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where the natives still make offerings to the chief idol, an image of Buddha called Djegedellek ; these offerings generally consist of lotus flowers laid at the feet of the Buddha.
At the junction of three roads stands the palatial Simpang Club, the centre of the social life of the city, in well-kept grounds. The building, lighted throughout with electricity, possesses large, airy reading, writing, billiard rooms, etc., and every convenience installed for the comfort of its members. Twice a week a fine band performs in the garden. Some little distance further is the Simpang Park and the Military Hospital; the park, covering an area of about fifteen acres, is nicely laid-out with ornamental beds of tropical shrubs and flowers ; shady walks traverse the grounds, bordered by grassy lawns ; great spreading trees cast a grateful shade over all, a pretty river forming one
of its boundaries adds the gentle murmuring of its voice to the quiet beauty of the scene. Before reaching the Goebeng Bridge and turning into Rajoen, one obtains some fine views of the distant ranges and the placid surface of the winding river (Brantas), which here and there is studded with beautiful lilies ; stately bungalows face the water, and occasionally an outrigger sweeps past, the rhythmical click of the oars falling pleasantly on the ear. This quarter is considered the healthiest portion of the city, and many fine modern villas line the cool, pleasant roads generally bordered by great trees forming shadowy forest aisles. Across the river to the east lies the small suburb of Goebeng where the Upper ' own Railway Station is situated on the main line from Batavia.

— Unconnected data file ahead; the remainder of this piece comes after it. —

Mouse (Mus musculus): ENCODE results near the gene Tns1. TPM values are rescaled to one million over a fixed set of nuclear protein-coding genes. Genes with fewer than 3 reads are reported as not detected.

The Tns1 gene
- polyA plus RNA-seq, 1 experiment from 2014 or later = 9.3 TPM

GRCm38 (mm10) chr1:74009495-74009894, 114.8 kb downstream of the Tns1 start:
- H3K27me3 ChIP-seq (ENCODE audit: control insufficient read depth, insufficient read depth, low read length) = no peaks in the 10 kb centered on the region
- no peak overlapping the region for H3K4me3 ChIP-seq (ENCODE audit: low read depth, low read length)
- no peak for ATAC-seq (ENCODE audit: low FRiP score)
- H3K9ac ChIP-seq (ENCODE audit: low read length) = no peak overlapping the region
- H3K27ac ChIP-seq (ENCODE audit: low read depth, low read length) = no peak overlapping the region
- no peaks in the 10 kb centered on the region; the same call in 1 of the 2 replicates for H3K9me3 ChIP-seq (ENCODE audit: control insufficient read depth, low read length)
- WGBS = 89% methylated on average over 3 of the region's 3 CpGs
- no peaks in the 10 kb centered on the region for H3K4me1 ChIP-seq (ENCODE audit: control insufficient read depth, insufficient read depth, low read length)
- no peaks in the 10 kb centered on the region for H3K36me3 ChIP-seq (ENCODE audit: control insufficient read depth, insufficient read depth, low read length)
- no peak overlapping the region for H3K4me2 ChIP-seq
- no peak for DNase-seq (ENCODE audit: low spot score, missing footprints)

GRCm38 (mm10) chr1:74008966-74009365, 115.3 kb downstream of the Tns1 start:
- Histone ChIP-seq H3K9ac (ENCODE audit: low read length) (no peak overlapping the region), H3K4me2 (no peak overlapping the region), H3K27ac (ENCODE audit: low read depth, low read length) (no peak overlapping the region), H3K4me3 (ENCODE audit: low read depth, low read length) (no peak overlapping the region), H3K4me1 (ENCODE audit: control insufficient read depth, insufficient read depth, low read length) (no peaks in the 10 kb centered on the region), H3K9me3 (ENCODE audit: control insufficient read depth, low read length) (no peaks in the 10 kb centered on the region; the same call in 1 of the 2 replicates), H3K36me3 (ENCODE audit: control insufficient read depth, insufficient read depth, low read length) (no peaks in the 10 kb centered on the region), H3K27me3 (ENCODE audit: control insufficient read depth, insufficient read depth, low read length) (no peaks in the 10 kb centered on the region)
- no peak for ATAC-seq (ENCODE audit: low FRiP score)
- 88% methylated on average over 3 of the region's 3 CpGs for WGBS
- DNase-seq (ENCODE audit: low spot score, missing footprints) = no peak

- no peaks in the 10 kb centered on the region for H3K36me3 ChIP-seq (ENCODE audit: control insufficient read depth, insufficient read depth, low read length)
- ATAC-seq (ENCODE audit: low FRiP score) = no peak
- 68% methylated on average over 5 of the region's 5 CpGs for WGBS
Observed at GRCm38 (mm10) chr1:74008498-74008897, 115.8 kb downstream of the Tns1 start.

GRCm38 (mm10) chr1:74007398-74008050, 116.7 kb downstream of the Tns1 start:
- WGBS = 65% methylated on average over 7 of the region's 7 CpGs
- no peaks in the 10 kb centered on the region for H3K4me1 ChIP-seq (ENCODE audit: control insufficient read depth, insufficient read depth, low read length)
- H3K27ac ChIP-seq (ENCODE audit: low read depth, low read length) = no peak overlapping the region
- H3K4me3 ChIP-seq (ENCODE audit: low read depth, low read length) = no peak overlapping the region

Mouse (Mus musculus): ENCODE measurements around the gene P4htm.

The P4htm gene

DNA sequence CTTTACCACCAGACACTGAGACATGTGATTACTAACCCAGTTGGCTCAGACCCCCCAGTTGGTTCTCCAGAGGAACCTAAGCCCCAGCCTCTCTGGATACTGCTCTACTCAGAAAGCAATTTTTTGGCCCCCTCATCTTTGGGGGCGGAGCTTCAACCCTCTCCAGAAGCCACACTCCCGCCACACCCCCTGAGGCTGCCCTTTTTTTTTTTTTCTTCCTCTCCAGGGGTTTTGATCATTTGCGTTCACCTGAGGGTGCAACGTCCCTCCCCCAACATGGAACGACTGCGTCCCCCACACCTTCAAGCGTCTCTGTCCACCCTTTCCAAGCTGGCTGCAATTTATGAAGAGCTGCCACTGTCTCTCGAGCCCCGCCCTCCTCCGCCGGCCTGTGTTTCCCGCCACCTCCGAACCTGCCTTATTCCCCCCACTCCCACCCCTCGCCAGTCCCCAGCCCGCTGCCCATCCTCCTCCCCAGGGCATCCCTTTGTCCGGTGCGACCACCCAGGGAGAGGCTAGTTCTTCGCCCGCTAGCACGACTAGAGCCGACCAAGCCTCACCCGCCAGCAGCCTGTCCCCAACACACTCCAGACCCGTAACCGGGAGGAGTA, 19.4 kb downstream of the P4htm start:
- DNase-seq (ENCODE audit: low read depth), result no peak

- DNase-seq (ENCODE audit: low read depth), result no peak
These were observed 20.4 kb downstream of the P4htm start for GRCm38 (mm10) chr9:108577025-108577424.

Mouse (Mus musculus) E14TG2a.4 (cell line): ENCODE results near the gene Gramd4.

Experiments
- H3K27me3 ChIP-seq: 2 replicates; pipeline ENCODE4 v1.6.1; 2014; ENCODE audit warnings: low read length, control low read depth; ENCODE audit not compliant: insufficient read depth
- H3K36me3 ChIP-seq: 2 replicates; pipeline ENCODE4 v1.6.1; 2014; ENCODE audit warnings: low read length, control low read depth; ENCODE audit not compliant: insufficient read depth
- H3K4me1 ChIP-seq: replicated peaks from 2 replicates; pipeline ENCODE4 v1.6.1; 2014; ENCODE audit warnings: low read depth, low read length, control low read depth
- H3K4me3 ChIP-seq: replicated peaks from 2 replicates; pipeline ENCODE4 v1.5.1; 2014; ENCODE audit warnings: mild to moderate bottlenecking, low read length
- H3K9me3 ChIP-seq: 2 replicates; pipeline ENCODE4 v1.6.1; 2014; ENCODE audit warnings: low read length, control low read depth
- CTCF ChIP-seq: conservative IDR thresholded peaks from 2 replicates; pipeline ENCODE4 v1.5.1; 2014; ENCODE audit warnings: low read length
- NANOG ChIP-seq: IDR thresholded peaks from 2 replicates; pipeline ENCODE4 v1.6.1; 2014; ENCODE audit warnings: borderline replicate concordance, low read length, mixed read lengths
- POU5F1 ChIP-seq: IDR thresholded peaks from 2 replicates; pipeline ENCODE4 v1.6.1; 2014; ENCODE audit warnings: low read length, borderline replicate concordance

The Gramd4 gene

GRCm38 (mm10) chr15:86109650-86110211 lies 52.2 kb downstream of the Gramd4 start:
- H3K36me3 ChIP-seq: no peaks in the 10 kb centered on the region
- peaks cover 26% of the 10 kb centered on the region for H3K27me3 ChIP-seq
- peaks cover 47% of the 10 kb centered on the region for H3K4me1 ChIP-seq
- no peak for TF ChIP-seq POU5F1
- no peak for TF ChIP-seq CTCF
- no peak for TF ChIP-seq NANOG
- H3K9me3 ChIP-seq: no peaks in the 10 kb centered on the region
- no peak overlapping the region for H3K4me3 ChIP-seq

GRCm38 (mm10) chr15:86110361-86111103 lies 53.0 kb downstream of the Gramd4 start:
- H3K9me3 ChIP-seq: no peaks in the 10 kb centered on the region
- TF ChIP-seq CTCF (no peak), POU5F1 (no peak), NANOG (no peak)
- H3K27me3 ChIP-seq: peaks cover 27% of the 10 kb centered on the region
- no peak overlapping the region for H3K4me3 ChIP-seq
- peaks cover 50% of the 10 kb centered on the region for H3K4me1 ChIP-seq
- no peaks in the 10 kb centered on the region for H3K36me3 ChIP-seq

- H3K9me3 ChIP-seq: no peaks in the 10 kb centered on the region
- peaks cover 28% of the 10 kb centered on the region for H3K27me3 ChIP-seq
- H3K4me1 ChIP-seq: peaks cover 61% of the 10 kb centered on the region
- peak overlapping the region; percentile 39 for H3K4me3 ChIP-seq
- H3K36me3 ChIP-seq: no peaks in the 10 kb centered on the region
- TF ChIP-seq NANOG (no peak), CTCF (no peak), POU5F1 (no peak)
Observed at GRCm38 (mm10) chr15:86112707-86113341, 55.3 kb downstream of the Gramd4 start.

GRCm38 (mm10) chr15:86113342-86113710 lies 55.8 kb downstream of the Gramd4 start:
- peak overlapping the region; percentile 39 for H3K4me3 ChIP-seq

1 he Kepoetran Road takes us back towards the city, past the I elephone Exchange, and here we branch off westwards along a fine thoroughfare, the Embong Malang, and pay a visit to the native quarter ol Boeboetan by taklrig the Blaoeran Road, turning off the Embong Malang to the right. The village and the native industries established ^ere are most interesting. On the Embong Malang some old Chinese Cenieteries are observed, and also numerous modern dwellings. Proceeding northward we issue upon the Passar Besar which leads us along lts course to the railway crossing where a turn to the right, past the 'arge artillery barracks, the Protestant Church and an old fortress, brings
A Native Barber.